Phase I trial of taxol given as a 24-hour infusion every 21 days: Responses observed in metastatic melanoma

P. H. Wiernik, E. L. Schwartz, A. Einzig, J. J. Strauman, R. B. Lipton, J. P. Dutcher

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286 Scopus citations


Taxol, a plant product, has significant activity against certain rodent and human xenograft tumors. It promotes microtubule assembly in vitro, in contrast to vinca alkaloids, which inhibit assembly. In this phase I study, taxol was administered as a 24-hour continuous intravenous (IV) infusion in 65 courses to 26 patients. A premedication regimen of dexamethasone, cimetidine, and diphenhydramine was used to prevent the acute hypersensitivity reactions observed in previous studies of taxol. Only one episode of mild stridor occurred in this study. Peripheral neuropathy was the dose-limiting toxicity and was observed in 40% of patients treated at a dose of 250 mg/m2. Significant neutropenia of brief duration was also common. Pharmacokinetic studies by a high-performance liquid chromatography (HPLC) method demonstrated that drug plasma concentrations increased during the 24-hour infusion and then declined rapidly. Peak plasma concentrations correlated with dose, and <5% of taxol was excreted in the urine. Most of the drug was bound to serum components. Partial responses of more than 3 months' duration were observed in four of 12 melanoma patients treated. The recommended phase II dose of taxol on this schedule is 250 mg/m2. Priority should be given to the study of taxol in melanoma.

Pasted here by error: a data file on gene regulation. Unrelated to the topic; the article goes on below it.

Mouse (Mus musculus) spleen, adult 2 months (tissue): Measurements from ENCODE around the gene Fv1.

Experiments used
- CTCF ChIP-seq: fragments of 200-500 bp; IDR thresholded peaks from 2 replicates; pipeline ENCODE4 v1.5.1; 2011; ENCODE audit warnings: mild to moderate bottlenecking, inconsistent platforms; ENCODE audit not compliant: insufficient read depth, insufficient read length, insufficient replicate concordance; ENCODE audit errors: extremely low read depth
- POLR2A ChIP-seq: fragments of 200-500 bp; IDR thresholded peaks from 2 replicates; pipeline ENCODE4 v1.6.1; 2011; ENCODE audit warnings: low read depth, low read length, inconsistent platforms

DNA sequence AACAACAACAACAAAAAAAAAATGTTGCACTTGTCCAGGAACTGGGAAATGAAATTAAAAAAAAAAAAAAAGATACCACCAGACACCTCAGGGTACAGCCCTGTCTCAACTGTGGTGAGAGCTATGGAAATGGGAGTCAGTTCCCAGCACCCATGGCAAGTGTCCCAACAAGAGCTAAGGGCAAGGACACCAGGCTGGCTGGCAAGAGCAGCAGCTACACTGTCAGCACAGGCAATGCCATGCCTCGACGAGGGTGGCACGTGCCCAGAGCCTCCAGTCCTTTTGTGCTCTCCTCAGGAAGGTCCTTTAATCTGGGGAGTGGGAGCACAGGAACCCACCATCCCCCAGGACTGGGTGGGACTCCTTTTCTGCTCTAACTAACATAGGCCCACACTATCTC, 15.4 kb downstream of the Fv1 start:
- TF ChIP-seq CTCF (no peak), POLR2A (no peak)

Original languageEnglish (US)
Pages (from-to)1232-1239
Number of pages8
JournalJournal of Clinical Oncology
Issue number8
StatePublished - 1987

ASJC Scopus subject areas

  • Oncology
  • Cancer Research


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